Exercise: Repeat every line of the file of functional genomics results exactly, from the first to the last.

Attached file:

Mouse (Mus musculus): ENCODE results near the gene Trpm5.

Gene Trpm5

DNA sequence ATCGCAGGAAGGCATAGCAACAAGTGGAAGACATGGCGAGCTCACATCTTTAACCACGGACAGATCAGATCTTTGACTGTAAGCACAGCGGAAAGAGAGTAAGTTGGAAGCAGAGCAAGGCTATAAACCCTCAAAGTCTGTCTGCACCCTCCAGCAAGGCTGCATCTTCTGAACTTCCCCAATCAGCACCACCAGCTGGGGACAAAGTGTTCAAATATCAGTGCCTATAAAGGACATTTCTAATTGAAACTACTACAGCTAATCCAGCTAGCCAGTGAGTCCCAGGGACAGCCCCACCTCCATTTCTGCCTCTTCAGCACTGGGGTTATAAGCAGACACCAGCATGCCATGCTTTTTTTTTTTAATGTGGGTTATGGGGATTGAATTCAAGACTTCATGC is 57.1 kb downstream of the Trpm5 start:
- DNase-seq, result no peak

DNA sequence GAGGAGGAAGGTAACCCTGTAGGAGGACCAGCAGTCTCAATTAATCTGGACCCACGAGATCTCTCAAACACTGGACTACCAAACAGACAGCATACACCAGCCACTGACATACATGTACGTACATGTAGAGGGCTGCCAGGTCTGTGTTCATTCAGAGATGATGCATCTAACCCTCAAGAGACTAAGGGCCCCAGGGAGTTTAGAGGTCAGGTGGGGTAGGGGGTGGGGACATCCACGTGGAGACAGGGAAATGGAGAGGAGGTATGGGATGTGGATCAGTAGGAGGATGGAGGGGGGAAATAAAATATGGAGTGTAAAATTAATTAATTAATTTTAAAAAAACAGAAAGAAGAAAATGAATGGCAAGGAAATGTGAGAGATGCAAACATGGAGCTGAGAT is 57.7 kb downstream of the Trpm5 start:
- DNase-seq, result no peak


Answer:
Mouse (Mus musculus): ENCODE results near the gene Trpm5.

Gene Trpm5

DNA sequence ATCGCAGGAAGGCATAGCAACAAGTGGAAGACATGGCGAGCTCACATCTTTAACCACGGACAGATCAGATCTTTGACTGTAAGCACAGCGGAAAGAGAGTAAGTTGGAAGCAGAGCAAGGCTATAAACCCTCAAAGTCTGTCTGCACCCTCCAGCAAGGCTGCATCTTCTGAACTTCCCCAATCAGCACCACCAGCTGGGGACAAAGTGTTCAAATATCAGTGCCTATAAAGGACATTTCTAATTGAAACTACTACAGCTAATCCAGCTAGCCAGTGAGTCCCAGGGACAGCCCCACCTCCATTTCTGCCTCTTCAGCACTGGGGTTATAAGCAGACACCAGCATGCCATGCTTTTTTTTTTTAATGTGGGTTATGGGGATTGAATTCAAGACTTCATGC is 57.1 kb downstream of the Trpm5 start:
- DNase-seq, result no peak

DNA sequence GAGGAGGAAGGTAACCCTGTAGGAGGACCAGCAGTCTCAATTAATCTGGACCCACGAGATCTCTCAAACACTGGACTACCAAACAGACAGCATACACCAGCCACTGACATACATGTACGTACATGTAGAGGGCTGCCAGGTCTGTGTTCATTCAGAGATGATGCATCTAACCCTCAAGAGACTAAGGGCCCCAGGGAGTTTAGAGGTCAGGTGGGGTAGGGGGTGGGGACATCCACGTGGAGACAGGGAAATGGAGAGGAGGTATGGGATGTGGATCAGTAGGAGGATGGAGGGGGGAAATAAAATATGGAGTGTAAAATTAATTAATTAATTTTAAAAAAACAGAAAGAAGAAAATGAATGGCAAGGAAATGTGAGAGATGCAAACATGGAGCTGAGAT is 57.7 kb downstream of the Trpm5 start:
- DNase-seq, result no peak